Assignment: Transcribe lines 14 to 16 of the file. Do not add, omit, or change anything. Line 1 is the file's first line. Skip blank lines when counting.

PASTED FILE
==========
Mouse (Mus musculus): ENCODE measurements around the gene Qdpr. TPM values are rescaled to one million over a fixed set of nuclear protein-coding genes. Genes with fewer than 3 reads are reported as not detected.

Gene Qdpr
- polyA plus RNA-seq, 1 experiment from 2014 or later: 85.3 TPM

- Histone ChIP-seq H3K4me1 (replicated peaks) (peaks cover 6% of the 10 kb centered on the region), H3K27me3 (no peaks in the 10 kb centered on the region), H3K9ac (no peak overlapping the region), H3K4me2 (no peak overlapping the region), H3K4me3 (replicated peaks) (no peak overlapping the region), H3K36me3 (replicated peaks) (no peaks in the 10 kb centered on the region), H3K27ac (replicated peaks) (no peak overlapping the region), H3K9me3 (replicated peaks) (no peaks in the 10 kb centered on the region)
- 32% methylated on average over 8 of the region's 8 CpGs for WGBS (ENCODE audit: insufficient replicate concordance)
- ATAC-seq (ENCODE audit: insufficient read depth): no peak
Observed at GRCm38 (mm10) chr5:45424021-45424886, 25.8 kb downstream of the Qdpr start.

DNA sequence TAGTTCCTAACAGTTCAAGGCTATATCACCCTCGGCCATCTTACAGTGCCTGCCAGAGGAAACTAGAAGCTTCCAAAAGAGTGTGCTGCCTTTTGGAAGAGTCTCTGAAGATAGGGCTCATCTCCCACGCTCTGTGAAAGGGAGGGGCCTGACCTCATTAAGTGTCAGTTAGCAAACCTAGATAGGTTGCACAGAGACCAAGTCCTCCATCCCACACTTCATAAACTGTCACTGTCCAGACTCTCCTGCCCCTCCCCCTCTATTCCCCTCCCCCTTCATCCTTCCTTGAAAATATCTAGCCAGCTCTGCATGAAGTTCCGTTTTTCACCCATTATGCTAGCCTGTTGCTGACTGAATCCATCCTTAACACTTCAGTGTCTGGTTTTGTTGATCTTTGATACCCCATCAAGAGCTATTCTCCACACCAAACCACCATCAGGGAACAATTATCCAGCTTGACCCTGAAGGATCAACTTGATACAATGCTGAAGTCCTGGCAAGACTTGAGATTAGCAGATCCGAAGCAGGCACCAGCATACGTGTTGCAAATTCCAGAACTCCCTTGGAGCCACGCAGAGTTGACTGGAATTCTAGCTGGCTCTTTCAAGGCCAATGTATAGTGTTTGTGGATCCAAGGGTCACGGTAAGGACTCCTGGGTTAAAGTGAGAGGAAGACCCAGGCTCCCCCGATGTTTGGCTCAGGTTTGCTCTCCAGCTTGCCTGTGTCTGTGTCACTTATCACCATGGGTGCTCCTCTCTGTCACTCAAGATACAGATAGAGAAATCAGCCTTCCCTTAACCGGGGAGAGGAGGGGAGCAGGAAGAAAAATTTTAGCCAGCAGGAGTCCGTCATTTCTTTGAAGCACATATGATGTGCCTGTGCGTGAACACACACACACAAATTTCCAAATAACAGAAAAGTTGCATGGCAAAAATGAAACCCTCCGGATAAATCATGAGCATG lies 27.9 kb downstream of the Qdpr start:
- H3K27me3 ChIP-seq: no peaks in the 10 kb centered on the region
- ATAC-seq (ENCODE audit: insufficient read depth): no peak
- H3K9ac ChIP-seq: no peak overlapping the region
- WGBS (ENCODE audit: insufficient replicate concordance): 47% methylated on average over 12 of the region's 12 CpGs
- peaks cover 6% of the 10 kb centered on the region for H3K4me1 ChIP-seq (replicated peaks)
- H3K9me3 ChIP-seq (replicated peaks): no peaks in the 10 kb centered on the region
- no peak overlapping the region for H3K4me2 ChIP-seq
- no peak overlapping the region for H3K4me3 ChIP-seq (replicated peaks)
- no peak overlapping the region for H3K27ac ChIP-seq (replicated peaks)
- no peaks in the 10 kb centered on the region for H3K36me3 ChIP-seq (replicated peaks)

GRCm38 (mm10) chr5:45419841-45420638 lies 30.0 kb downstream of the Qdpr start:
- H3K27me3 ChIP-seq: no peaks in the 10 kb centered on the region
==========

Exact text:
- H3K9me3 ChIP-seq (replicated peaks): no peaks in the 10 kb centered on the region
- no peak overlapping the region for H3K4me2 ChIP-seq
- no peak overlapping the region for H3K4me3 ChIP-seq (replicated peaks)